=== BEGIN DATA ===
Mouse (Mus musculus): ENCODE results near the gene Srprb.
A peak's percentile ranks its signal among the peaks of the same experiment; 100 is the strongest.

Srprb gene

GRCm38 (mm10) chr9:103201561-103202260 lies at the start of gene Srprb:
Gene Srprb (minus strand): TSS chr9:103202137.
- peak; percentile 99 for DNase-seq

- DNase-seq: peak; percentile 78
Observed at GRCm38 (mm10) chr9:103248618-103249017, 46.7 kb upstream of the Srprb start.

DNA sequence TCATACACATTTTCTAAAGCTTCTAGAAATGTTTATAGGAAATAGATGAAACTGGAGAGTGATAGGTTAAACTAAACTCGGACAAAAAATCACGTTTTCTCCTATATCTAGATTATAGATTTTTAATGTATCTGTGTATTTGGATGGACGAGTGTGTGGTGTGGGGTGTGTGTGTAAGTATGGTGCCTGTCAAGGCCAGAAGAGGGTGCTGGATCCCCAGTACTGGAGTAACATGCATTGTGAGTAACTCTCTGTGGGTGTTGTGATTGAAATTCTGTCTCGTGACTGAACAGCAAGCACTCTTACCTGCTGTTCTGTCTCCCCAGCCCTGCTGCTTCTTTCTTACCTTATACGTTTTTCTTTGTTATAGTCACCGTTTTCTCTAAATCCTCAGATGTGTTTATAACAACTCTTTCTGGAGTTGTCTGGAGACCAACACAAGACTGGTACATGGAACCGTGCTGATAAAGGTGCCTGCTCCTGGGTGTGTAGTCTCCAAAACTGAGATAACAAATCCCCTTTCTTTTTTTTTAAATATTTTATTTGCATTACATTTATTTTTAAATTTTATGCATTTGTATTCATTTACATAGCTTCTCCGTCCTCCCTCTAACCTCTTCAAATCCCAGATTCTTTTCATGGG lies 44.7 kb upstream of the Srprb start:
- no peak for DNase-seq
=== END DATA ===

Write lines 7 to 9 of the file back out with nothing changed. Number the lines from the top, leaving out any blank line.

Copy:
- DNase-seq: peak; percentile 78
Observed at GRCm38 (mm10) chr9:103248618-103249017, 46.7 kb upstream of the Srprb start.

DNA sequence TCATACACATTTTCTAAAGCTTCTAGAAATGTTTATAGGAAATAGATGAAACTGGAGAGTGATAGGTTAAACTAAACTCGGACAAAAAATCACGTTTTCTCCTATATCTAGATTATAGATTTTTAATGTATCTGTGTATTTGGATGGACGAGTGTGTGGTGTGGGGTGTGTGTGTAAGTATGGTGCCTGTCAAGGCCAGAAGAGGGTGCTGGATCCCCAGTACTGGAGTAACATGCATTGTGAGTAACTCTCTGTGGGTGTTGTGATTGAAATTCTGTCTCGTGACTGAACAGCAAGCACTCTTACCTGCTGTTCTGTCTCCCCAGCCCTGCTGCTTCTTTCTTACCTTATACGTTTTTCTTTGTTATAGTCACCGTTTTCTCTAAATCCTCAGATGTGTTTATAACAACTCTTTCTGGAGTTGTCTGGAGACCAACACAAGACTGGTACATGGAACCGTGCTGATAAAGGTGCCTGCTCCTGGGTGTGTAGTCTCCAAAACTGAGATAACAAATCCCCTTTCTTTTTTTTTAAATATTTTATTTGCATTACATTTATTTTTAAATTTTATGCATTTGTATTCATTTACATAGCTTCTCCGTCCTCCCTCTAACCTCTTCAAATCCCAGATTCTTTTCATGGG lies 44.7 kb upstream of the Srprb start: